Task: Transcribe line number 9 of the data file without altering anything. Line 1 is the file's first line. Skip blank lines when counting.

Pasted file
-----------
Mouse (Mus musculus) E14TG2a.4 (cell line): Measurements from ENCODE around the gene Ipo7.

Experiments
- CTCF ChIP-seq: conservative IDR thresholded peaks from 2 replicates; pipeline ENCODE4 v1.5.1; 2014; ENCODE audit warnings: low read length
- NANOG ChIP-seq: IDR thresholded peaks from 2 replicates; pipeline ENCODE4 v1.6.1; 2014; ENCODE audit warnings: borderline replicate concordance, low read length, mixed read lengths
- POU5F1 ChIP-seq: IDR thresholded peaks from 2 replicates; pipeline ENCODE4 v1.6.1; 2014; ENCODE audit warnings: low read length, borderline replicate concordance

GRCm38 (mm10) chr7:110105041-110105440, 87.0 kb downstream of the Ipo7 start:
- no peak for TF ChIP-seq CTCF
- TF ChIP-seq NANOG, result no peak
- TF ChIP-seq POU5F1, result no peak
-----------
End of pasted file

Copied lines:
- TF ChIP-seq POU5F1, result no peak